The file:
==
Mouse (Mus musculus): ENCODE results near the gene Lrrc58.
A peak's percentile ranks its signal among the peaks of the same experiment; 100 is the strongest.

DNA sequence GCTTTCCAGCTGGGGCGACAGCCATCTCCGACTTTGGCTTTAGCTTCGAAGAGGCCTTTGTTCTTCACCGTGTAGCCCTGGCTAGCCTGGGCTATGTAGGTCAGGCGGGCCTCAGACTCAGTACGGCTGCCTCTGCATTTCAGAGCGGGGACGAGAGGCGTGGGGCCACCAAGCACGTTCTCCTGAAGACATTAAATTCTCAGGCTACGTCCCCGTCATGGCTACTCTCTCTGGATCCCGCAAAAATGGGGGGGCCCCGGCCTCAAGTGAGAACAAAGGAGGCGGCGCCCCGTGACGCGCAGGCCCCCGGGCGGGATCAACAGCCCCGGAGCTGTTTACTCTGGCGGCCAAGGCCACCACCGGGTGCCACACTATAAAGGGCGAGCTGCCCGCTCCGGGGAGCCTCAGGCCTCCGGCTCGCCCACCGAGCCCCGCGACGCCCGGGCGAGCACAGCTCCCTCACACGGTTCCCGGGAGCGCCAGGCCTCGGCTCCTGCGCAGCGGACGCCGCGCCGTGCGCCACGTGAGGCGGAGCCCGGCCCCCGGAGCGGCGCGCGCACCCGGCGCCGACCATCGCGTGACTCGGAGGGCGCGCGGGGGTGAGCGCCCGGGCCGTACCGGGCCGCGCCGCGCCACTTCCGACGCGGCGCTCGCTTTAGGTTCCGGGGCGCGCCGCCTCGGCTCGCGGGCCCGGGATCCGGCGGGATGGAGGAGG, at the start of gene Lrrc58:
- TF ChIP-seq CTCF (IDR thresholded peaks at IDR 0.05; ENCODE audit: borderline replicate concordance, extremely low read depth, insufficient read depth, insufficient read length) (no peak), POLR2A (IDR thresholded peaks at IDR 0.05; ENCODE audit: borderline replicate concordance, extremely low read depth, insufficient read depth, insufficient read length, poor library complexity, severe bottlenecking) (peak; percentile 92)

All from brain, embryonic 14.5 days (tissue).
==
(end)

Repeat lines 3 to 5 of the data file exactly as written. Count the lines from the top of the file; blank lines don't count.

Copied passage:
DNA sequence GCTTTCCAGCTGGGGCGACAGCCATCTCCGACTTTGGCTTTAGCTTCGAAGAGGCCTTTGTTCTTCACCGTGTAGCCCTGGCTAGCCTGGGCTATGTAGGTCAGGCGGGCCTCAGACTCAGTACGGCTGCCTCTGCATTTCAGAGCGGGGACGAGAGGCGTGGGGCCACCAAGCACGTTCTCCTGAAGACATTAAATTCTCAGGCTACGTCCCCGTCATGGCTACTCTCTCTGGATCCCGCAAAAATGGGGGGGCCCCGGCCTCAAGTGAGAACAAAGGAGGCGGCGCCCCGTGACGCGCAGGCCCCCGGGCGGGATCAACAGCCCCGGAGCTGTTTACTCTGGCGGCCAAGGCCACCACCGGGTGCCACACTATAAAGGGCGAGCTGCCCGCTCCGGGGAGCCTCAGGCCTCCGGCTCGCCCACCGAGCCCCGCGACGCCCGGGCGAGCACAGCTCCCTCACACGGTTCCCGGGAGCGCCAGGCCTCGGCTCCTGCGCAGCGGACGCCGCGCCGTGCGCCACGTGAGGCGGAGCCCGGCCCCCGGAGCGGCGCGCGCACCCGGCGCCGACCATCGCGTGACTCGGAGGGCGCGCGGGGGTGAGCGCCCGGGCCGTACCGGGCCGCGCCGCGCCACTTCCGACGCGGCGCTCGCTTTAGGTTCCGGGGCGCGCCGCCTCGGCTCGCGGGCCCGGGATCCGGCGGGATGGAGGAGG, at the start of gene Lrrc58:
- TF ChIP-seq CTCF (IDR thresholded peaks at IDR 0.05; ENCODE audit: borderline replicate concordance, extremely low read depth, insufficient read depth, insufficient read length) (no peak), POLR2A (IDR thresholded peaks at IDR 0.05; ENCODE audit: borderline replicate concordance, extremely low read depth, insufficient read depth, insufficient read length, poor library complexity, severe bottlenecking) (peak; percentile 92)

All from brain, embryonic 14.5 days (tissue).